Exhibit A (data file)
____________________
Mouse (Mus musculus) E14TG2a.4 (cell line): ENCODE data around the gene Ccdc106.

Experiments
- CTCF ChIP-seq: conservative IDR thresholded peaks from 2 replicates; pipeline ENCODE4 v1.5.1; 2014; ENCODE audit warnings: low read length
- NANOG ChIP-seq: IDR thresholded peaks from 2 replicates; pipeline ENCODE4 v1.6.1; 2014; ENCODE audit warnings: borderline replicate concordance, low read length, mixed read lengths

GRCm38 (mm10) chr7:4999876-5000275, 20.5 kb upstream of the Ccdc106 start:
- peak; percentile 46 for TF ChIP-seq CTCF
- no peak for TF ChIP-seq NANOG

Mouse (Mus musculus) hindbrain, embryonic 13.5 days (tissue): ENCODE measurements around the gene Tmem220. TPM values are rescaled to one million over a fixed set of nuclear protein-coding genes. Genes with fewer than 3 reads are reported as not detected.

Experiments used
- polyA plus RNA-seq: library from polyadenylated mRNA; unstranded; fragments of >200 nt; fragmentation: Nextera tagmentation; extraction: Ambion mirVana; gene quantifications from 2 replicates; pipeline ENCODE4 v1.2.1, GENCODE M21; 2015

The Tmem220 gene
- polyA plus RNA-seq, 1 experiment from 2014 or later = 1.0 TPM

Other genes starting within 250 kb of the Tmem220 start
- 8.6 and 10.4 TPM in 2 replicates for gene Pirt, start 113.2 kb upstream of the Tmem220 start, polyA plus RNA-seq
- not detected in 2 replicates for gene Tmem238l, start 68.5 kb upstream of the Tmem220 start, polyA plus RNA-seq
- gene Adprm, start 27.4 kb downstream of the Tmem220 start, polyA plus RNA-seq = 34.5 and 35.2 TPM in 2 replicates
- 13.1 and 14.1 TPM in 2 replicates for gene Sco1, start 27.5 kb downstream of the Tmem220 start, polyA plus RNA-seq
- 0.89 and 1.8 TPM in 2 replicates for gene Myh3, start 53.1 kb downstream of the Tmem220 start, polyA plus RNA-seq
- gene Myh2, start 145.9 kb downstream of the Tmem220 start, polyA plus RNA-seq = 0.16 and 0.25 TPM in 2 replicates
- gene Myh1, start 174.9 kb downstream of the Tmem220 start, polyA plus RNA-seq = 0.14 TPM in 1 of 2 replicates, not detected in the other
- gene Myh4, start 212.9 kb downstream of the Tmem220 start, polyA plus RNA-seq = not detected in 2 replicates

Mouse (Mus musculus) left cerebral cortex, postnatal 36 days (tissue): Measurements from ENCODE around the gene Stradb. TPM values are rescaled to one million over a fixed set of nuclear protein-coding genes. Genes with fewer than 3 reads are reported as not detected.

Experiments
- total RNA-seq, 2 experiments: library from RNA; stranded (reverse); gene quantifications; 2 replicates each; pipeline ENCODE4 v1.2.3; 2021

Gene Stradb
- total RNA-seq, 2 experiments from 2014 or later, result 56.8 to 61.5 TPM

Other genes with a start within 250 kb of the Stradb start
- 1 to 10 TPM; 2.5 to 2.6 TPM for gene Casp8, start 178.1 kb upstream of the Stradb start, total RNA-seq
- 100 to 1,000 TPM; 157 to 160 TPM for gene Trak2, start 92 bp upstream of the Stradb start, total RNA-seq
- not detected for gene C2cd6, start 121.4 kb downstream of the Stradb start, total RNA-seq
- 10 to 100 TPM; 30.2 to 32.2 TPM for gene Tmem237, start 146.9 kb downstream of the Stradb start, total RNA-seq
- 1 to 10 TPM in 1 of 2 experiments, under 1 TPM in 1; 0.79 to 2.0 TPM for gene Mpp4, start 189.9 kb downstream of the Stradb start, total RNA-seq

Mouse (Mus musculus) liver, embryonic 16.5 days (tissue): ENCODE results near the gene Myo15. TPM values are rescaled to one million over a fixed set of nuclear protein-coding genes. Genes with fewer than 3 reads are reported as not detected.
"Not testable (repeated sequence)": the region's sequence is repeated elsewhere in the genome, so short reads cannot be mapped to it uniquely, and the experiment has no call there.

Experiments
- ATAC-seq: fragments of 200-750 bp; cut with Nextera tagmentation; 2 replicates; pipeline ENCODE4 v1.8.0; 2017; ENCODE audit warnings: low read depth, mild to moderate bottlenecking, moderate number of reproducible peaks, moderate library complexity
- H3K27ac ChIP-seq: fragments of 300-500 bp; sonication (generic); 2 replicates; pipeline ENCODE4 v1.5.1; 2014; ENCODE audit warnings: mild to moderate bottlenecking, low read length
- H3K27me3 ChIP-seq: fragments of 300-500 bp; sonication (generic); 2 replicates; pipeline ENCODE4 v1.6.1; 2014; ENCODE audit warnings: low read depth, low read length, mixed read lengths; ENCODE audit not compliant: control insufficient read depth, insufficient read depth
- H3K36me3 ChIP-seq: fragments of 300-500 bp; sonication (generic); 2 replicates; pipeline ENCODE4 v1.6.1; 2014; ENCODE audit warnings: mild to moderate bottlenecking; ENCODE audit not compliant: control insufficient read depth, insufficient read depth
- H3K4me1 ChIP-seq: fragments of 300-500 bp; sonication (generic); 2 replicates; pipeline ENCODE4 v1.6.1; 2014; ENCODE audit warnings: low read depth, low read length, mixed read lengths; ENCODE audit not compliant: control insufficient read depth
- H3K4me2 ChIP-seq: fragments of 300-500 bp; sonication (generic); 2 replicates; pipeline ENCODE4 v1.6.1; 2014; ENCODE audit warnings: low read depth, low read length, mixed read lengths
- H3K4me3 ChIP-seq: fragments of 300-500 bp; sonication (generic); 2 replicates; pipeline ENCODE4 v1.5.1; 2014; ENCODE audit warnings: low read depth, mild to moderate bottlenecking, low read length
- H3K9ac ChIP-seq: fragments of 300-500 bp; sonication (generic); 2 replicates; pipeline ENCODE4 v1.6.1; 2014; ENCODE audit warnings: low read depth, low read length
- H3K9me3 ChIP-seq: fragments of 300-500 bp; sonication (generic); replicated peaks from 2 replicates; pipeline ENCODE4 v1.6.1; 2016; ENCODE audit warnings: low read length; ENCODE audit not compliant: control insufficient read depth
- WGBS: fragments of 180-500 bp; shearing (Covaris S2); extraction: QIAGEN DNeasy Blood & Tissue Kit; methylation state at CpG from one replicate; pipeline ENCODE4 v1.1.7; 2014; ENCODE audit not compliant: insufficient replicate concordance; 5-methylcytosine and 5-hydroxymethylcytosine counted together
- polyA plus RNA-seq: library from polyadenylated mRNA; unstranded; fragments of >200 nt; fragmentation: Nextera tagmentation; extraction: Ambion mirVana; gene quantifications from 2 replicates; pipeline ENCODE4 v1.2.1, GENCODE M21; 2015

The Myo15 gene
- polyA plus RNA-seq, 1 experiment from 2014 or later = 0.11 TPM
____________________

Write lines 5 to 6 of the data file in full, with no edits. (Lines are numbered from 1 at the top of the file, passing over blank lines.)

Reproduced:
GRCm38 (mm10) chr7:4999876-5000275, 20.5 kb upstream of the Ccdc106 start:
- peak; percentile 46 for TF ChIP-seq CTCF